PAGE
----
SOP Climbers take an alternative vacation

Joshua Alvarez

Staff Writer

While many of their classmates were enjoying warm Florida beaches or spending time at home, a small group of Sewanee students travelled halfway across the country with the Sewanee Outing Program to camp at Shelf Road, a climbing area in central Colorado.

With no running water, a single outhouse, and nothing resembling a bar of soap in miles, it seemed an unlikely vacation destination. Instead of five-star restaurants and seedy beachside bars, they spent the break eating oatmeal, peanut butter and jelly tortilla wraps, and whatever Assistant Director Seth Burns decided to mix together in a pot. They quickly learned that Cholula brand hot sauce easily corrects any culinary shortcomings.

Fortunately for the travelers, none of this mattered. If anything, it only added to the appeal of the trip. More than a week of world-class sport climbing promised more fun and excitement than any shower ever could.

Limestone and granite crags stretched from horizon to horizon, each one promising endless climbing potential. The climbs were often very difficult. Everyone on the trip fell, often multiple times every day, but over the course of the trip, everybody’s climbing ability improved immensely.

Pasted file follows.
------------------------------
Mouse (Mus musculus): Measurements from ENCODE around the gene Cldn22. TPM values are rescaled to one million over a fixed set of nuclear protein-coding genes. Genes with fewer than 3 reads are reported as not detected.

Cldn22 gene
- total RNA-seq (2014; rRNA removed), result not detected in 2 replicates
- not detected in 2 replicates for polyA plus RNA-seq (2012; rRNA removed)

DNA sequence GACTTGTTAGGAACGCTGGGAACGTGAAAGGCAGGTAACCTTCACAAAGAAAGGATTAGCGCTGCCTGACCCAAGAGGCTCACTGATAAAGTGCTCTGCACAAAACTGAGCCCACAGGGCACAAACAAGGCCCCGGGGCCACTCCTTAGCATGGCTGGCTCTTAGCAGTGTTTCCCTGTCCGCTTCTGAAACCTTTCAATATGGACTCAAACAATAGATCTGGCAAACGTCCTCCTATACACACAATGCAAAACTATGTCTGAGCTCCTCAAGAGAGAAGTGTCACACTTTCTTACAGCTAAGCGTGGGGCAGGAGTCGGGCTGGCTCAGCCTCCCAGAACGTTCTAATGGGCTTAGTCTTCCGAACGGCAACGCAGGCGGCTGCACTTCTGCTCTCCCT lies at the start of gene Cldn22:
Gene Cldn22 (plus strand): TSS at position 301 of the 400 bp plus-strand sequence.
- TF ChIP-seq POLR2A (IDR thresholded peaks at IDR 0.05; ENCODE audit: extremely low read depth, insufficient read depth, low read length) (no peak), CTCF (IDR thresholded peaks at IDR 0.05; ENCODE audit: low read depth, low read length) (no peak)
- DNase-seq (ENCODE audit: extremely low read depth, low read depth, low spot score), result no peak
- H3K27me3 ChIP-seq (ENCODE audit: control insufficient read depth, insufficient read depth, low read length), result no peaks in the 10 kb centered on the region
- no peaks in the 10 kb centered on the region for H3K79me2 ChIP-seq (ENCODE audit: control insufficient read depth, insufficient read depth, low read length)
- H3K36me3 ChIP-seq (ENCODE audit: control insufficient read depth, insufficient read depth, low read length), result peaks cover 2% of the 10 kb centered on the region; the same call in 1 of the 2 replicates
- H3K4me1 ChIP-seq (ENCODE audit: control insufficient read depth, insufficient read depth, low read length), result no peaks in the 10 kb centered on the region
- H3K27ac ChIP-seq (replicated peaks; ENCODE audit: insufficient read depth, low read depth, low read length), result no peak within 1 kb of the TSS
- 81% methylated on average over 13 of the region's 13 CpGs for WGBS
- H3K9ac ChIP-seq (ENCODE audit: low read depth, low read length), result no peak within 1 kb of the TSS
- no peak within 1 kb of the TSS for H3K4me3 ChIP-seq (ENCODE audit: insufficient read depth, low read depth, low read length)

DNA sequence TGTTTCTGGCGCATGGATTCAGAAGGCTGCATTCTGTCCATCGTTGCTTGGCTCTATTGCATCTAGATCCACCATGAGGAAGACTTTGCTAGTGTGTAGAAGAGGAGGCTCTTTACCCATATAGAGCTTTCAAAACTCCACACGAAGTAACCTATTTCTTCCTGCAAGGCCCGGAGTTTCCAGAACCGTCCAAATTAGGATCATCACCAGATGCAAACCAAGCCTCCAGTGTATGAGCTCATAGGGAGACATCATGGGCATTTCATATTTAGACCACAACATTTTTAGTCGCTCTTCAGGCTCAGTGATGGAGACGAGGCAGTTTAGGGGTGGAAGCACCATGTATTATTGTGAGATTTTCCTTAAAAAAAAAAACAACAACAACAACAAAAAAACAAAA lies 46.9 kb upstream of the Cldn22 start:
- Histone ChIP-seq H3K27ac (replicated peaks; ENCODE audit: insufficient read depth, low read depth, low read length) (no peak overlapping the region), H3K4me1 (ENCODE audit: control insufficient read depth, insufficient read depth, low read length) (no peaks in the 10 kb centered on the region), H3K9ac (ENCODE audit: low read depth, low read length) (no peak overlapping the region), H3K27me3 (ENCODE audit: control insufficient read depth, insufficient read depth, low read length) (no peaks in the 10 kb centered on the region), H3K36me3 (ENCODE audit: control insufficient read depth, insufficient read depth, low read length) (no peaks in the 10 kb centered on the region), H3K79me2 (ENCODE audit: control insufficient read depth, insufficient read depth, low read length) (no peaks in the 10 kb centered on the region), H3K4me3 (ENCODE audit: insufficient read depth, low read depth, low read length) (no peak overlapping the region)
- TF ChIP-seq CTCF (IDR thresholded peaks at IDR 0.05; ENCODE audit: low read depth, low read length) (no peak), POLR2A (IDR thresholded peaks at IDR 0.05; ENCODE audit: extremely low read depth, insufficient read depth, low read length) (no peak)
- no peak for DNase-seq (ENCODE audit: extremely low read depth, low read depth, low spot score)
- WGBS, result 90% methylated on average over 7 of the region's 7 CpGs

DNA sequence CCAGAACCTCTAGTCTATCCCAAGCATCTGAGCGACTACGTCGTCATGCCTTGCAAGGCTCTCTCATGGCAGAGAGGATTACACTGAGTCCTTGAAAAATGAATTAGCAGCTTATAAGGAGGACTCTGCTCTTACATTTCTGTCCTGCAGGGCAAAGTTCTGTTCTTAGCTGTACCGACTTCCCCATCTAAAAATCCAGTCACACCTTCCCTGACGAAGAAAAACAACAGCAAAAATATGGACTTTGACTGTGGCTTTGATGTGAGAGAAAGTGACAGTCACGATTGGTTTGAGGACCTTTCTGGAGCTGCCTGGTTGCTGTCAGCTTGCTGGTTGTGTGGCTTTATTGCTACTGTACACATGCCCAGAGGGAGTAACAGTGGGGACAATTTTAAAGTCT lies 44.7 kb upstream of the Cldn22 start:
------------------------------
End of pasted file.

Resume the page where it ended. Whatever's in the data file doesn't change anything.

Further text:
Cal Whaley (C’17), one of the trip’s leaders, recalled how one of his favorite parts of the trip was “helping other climbers grow their technical abilities and skill sets, in a sense passing the torch to another generation of Sewanee climbers.”

While eventually conquering a difficult route was reward enough in itself, the view from the top of the cliffs was another great motivator. From there, the climber could see across miles of desert, down into the campsite, and even clearly view the snow-capped tops of mountains in the distance.

All of these things and more created an amazing and unconventional spring break trip. Most of the participants agreed that it rivaled the famous SOP Rio Grande canoeing trip, and often dared to say it’s the better spring break option. Dan Harper (C’20) said he definitely preferred the Shelf Road trip to a normal spring break experience, commenting, “It was a different way to experience how to vacation.”

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